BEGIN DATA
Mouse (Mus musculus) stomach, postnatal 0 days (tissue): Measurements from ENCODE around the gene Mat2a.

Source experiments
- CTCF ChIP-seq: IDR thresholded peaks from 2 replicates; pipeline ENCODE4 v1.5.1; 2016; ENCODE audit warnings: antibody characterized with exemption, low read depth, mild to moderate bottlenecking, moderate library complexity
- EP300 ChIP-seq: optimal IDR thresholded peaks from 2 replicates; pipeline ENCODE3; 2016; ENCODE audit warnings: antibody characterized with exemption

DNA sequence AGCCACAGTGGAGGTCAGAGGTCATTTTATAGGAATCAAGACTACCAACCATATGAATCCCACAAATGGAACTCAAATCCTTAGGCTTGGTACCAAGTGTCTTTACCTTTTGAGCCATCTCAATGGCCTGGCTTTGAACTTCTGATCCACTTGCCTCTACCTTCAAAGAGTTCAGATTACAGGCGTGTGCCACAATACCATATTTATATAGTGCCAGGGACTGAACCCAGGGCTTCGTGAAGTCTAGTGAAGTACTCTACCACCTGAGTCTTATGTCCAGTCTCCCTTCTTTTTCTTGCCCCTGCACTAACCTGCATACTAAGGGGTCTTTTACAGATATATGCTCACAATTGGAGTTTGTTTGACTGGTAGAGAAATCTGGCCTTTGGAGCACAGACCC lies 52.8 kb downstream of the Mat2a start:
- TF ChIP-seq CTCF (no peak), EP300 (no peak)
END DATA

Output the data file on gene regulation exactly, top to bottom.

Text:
Mouse (Mus musculus) stomach, postnatal 0 days (tissue): Measurements from ENCODE around the gene Mat2a.

Source experiments
- CTCF ChIP-seq: IDR thresholded peaks from 2 replicates; pipeline ENCODE4 v1.5.1; 2016; ENCODE audit warnings: antibody characterized with exemption, low read depth, mild to moderate bottlenecking, moderate library complexity
- EP300 ChIP-seq: optimal IDR thresholded peaks from 2 replicates; pipeline ENCODE3; 2016; ENCODE audit warnings: antibody characterized with exemption

DNA sequence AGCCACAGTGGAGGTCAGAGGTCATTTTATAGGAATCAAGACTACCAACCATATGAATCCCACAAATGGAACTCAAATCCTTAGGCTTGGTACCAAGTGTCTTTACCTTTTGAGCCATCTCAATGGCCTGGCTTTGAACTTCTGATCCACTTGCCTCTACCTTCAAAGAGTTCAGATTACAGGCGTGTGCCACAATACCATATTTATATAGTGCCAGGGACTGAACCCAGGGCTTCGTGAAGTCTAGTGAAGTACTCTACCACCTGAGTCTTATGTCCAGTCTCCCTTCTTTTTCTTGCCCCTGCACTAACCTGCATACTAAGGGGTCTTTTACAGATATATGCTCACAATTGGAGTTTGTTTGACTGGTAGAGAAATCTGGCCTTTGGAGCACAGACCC lies 52.8 kb downstream of the Mat2a start:
- TF ChIP-seq CTCF (no peak), EP300 (no peak)